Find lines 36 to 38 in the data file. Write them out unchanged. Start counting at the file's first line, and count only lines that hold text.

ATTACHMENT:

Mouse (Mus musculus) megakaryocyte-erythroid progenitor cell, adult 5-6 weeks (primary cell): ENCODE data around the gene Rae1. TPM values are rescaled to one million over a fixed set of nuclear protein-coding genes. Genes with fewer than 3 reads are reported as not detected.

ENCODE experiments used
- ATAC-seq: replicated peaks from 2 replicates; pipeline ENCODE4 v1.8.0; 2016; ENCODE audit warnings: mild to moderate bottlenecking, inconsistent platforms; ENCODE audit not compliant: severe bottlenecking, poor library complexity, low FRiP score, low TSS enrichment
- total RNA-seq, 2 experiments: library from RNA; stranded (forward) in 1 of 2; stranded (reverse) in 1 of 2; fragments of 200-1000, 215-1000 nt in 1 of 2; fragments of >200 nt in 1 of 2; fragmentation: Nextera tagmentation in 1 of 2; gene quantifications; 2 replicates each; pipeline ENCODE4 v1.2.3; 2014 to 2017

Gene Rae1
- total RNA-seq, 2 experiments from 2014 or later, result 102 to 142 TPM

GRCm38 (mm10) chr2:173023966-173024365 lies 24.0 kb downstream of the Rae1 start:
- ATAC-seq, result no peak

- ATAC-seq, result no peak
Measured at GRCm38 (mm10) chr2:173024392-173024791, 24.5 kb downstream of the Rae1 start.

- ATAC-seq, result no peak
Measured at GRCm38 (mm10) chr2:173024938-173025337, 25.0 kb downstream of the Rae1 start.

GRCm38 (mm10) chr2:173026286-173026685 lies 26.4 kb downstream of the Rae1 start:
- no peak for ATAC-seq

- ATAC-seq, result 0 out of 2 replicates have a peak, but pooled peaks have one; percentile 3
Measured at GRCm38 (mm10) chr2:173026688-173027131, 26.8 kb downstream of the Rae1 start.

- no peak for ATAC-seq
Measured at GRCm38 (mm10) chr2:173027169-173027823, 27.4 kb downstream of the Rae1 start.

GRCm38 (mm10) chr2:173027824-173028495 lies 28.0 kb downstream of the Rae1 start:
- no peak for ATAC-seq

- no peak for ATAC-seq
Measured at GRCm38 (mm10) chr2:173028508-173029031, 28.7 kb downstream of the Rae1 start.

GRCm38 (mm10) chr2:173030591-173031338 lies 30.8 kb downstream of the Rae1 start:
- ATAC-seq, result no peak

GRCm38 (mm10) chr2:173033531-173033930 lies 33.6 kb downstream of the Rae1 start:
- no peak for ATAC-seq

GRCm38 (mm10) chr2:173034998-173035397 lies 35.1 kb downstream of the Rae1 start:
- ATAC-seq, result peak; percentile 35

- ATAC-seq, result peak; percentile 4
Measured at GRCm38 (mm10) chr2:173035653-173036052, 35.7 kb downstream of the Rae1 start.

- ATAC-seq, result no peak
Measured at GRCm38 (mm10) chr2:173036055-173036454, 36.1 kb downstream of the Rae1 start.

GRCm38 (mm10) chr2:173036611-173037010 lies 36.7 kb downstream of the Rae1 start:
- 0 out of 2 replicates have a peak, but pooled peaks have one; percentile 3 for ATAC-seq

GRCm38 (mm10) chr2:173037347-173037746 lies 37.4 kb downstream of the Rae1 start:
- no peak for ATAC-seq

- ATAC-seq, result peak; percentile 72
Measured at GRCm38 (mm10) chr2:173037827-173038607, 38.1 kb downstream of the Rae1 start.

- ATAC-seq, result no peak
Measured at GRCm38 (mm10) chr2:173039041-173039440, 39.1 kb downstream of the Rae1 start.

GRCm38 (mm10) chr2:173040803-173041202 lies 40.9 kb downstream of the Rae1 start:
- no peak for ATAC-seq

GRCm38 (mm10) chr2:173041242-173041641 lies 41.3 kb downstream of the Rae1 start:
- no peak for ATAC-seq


- no peak for ATAC-seq

- ATAC-seq, result peak; percentile 72
Measured at GRCm38 (mm10) chr2:173037827-173038607, 38.1 kb downstream of the Rae1 start.